Electric Coil Safety
Name: Alick B.
For my physics project i am using an experiment using a
ten thousand winding transformer coil. however I am concerned that the
back emf generated when the apparatus is switched off will be very large
(as dI/dt is proportional to the back emf?) Would you tell me whether
this experiment is safe to carry out, or what precautions i would need
to take to minimize the risk?
Your concerns are vary warranted. Unfortunately, we will need to know more
about the coil to FULLY answer the question. But in pretty much all cases
will have a RECOIL voltage caused by the collapse of a magnetic field. The
field energy MUST go somewhere. It will then manifest itself as a rather
high voltage present across the coil winding leads. I believe that the
voltage could be presented as v = L * di / dt. More precisely it would be
v(t) = L * di(t) / dt ...where v(t) and i(t) are both time dependent as this
is a transient state response discussion of a coils emf recoil.
I hope this helps.
You do not say the currents involved, but you should definitely be
careful, I think the word is "teacher supervision" etc. Do not touch
things that are live. Before you touch things that have been turned off,
touch them first with a wire that is grounded, to remove any excess
charge. If this sparks, then it shows that you have some power there,
and you might want to put a resistor in series with the grounding to
lessen the current spark. You might consider leaving a high ohm
resistor on the output anyway, just to never let too much voltage
If you put a diode across the input of the coil, an make it so that it
is reversed biases when the coil is charging, then the diode will
conduct if the coil bucks this voltage with any opposite polarity
voltage. So the diode can help remove opposite polarity voltage.
I think you have a point there, Alick.
A good number of Neon Sign Transformers have probably ruined themselves,
punching holes in their own insulation, deep inside,
from being switched on and off instantaneously by simple mechanical switches.
Once there is such a puncture the coil has a short circuit, draws too much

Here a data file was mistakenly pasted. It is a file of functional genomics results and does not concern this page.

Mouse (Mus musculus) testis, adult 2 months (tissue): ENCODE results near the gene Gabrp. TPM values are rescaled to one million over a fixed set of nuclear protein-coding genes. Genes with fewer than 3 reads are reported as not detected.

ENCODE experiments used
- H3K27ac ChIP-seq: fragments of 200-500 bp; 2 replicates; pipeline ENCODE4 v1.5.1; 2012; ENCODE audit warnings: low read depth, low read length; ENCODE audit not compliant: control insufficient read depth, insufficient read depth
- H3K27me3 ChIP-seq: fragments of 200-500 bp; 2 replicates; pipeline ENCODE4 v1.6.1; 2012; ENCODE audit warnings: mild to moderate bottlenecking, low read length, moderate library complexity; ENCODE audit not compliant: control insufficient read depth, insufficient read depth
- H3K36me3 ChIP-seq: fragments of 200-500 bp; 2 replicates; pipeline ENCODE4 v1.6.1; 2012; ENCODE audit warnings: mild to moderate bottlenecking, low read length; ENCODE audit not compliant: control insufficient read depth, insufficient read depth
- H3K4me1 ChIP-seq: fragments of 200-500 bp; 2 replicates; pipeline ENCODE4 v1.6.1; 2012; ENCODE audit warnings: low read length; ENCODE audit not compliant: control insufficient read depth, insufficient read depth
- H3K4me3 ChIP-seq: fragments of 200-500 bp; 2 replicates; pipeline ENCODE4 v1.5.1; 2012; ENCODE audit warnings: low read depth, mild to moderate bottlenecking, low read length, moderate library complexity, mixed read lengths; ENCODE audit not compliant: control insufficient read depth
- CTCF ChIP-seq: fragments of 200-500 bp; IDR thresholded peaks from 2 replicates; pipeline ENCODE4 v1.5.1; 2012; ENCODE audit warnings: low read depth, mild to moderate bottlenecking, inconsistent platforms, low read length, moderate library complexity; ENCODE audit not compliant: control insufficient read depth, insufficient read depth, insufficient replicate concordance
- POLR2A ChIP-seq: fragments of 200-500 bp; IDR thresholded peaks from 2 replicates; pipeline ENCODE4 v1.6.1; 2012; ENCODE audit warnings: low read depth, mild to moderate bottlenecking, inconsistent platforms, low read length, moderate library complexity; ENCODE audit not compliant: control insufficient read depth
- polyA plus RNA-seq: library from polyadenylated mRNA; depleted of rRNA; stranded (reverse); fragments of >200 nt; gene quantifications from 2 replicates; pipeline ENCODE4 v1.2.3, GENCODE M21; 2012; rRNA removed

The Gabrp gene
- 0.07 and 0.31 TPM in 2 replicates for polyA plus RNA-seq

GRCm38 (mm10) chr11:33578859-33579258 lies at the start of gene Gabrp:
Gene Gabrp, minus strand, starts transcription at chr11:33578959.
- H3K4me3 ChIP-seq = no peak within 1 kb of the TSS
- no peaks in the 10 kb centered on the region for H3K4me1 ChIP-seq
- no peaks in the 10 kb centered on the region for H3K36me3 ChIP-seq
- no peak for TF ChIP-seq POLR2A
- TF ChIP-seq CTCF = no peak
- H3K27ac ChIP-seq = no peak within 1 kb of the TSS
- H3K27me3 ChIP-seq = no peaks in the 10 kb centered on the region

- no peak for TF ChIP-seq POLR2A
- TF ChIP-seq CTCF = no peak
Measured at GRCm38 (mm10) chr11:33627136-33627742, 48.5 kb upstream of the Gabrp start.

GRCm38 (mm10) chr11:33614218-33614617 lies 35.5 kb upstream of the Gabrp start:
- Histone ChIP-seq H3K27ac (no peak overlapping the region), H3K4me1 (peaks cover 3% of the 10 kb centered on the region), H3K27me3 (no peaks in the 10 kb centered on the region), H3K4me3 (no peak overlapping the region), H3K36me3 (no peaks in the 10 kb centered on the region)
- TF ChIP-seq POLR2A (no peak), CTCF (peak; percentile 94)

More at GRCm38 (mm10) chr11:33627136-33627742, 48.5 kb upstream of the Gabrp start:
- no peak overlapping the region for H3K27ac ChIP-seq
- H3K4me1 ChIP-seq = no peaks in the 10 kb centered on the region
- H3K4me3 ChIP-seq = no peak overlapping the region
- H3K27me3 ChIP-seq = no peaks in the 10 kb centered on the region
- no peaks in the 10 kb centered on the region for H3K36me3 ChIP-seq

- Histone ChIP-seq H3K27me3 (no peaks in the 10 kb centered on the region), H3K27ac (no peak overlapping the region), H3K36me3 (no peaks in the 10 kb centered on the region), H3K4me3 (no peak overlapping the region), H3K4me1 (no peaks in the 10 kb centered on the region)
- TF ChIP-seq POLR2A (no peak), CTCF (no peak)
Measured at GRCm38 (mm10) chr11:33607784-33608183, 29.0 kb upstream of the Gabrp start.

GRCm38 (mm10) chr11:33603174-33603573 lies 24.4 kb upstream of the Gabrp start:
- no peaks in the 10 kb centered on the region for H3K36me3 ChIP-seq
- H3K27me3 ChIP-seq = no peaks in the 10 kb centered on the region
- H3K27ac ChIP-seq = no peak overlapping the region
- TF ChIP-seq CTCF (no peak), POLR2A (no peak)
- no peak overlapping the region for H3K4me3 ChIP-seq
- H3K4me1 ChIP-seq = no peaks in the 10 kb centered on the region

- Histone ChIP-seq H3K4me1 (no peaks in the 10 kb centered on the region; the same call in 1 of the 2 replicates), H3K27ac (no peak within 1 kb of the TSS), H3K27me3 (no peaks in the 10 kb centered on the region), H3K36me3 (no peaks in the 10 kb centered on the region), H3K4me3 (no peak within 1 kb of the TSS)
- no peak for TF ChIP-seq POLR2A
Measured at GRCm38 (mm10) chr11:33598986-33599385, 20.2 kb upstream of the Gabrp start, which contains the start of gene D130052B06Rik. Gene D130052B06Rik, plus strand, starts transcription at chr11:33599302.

current, and overheats itself badly.
That is when you usually notice it has a problem
The voltage impulse can make a longer-than-expected spark at the output
The electrocution danger to anyone caught by this spark depends on the
size of the stored energy in Joules.
The maximum stored energy is proportional to the weight of the
transformer's iron core.
Most old neon sign transformers are large enough to be dangerous just from
the stored energy.
Newer, more compact ones might be less so.
There are ten-thousand-winding transformers smaller and less powerful than
neon sign transformers.
Automotive ignition coils, and the flyback transformers used in ionizers
might be in this category.
These may be a little less dangerous to themselves and to you at
switch-off, but they still need to be taken seriously.
There are a bunch of ways to reduce the dI/dt at the instant of turn-off:
- capacitors or series resistor-capacitor pairs
- voltage clamping:
- spark gaps,
- encapsulated air-gaps,
- neon bulbs,
- MOV's (metal-oxide-varistors),
- other semiconductor devices related to SCR's
- soft-switching the primary:
- SSR with zero-crossing turn-off (they usually do that)
If it uses 120vac, run the transformer from a "Variac", an variable
Only turn the main switch on and off when the "Variac" is dialed down to zero.
Using a Solid-State-Relay (SSR's) to switch the power on and off is
quicker than a Variac,
but safer than the mechanical switch, because they never turn off except
at when the input 60Hz sine-wave crosses through zero current.
(Actually, SSR's might quietly get damaged by the transformer.)
The magnetic energy is stored in the core, which is surrounded by both
coils almost equally.
To a large extent, the stored energy can be relieved through either the
primary or secondary, interchangeably.
Often it is easier to find a proper clipping or filtering or
soft-switching device for 120vac than for 10 Kvac.
Having an MOV protection device (usually look like a large, paint-dipped
disc capacitor) is another good way.
For this you choose one which has a working voltage of 120-180vac, which
means its breakdown voltage is about twice that high.
So when you put it in parallel with the primary coil, it will stay safely
except during those instants of surge voltage coming backwards out of the
At those instants it turns on just enough to short circuit the excess voltage.
dI/dt is low, because the I is instantaneously unchanged,
it just starts smoothly declining at a rate dI/dt = V/L, where L is the
inductance of the primary
and V is either the clamping voltage of the MOV (~300V) or the surge
voltage from the transformer,
which can be considerably higher than that.
You will not find an MOV rated for 10KV, so you cannot put one on the output.
No problem, that is the range in which it is easy to make a spark-gap.
Make the gap about 50%-100% wider than what can barely spark over during
normal powered-on usage.
Once a spark starts, it can have almost zero resistance,
so there should be a fuse in series with the primary to stop large
currents after an occasional spark when powered-on.
Please have high-voltage working principles when adding these parts.
Left hand in your pocket, do not move a wire without turning it all off;
try to have a thick rubber mat under your feet; and work on a
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Update: June 2012